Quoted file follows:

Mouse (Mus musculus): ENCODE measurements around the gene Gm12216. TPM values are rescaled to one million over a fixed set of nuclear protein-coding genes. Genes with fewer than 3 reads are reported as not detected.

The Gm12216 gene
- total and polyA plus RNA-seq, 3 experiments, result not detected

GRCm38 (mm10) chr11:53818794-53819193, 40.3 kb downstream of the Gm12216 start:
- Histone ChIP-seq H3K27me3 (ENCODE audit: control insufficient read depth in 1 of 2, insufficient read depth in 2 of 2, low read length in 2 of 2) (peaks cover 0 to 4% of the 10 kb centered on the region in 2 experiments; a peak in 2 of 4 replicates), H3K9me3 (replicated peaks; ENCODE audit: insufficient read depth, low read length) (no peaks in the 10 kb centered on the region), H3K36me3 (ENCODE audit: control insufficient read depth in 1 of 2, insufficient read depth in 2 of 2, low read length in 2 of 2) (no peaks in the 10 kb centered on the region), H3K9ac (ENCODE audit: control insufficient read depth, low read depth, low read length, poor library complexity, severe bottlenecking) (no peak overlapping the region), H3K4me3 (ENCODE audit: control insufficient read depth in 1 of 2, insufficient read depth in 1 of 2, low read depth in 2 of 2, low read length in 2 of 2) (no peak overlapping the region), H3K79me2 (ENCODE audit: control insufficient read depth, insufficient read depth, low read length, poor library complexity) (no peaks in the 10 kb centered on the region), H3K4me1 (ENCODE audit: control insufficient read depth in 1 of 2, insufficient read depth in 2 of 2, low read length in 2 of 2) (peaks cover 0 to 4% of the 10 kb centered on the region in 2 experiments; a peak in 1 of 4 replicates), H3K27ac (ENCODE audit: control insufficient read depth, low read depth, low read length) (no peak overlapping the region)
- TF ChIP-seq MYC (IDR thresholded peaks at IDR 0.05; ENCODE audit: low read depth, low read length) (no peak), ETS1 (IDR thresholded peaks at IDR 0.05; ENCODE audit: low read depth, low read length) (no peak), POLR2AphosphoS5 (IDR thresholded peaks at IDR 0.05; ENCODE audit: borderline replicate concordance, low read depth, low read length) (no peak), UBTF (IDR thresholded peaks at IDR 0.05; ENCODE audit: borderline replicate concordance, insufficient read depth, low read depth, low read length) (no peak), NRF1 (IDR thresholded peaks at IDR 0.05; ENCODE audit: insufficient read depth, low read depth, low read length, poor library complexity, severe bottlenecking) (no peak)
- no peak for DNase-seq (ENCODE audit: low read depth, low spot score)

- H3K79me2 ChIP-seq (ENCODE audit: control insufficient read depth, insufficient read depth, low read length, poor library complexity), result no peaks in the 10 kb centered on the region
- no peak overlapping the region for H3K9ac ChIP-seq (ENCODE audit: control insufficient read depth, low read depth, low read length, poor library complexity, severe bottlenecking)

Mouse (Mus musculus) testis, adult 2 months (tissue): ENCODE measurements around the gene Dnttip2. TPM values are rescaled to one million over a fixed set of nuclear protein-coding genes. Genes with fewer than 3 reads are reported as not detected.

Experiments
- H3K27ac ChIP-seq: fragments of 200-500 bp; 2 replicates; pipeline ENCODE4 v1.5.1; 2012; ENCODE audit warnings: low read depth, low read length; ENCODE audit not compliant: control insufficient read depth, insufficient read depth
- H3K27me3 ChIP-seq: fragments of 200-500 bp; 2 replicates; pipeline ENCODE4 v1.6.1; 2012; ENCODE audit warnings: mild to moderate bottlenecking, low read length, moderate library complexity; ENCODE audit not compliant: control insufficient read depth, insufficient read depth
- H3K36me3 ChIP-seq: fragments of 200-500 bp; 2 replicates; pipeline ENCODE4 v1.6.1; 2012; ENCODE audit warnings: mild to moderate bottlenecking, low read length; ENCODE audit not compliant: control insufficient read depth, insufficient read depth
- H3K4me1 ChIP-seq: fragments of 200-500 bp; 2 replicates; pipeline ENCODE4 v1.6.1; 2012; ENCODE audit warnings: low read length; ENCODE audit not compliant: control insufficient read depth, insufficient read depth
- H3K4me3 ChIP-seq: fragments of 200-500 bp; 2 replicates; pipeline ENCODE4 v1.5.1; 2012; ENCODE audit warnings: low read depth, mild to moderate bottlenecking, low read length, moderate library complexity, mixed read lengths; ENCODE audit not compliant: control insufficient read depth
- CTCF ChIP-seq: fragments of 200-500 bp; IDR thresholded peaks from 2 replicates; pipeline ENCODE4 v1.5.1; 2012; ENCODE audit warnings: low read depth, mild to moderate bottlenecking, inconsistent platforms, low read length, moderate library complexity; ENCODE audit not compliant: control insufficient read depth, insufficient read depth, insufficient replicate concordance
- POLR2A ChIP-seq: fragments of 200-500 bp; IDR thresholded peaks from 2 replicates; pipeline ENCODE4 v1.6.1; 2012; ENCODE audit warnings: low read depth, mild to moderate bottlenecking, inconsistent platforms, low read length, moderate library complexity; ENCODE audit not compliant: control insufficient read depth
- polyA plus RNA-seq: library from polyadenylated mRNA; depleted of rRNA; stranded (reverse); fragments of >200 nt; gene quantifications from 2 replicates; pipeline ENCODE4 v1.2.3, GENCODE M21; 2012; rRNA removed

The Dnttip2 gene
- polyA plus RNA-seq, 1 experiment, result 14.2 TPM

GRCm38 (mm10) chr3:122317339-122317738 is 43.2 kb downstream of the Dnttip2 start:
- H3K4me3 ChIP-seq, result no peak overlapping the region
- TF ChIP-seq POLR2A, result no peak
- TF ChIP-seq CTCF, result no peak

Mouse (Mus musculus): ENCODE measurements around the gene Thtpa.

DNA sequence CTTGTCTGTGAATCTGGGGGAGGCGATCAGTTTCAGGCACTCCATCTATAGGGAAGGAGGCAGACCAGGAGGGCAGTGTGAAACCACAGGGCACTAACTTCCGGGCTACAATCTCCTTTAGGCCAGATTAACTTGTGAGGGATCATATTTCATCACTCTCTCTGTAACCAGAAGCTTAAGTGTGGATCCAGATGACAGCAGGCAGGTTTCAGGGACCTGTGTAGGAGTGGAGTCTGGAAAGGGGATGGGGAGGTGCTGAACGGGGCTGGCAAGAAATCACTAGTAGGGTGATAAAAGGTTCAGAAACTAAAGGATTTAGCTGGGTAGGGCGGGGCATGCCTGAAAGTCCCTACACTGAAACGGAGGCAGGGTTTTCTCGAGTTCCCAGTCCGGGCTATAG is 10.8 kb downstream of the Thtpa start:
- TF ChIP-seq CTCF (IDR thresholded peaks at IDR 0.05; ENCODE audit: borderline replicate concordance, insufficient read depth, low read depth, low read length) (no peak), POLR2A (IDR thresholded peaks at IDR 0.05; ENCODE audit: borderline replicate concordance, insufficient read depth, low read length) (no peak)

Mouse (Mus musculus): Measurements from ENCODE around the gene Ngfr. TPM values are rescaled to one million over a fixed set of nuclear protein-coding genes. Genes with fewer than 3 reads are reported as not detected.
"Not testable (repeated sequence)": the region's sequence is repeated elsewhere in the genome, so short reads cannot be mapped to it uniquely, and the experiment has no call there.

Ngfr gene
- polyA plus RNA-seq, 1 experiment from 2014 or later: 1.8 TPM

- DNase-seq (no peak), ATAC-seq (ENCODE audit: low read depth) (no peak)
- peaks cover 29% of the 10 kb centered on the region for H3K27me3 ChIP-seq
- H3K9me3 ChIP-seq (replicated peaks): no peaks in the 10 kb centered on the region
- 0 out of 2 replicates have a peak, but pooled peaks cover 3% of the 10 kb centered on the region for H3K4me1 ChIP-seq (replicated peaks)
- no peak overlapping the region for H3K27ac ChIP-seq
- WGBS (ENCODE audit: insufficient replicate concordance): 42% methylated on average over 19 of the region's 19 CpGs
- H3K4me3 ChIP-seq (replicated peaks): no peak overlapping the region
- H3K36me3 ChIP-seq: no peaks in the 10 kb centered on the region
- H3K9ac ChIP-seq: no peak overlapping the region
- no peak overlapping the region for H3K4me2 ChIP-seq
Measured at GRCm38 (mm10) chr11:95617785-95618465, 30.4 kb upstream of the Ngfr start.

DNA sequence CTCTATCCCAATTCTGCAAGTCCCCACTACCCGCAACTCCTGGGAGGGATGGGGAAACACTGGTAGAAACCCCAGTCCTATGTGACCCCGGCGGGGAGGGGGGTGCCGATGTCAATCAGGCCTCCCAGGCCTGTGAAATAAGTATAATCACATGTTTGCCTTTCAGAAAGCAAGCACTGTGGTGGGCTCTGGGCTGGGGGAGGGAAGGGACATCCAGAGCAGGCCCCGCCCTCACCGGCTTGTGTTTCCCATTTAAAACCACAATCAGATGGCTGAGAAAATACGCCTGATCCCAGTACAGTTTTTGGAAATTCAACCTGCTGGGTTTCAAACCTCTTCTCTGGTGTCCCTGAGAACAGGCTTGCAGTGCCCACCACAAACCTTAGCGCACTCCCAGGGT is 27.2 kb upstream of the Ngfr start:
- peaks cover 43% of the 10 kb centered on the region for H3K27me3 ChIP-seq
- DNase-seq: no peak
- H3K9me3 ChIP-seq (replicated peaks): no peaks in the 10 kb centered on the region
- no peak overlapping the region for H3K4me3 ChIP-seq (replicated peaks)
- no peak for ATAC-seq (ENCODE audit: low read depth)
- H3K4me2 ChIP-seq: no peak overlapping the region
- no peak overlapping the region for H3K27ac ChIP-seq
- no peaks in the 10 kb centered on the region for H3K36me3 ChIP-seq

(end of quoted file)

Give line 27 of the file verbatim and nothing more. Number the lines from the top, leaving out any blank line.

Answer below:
DNA sequence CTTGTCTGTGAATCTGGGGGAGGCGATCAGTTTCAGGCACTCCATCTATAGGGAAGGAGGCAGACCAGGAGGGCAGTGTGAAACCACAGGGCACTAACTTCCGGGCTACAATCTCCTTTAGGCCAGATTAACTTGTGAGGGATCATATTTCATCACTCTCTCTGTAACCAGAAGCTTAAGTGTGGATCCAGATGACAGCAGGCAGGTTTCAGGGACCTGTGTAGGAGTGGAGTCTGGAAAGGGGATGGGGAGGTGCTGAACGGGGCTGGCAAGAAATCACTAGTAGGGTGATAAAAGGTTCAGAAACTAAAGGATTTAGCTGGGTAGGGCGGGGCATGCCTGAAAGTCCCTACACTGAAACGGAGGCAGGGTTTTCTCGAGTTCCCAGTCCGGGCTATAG is 10.8 kb downstream of the Thtpa start: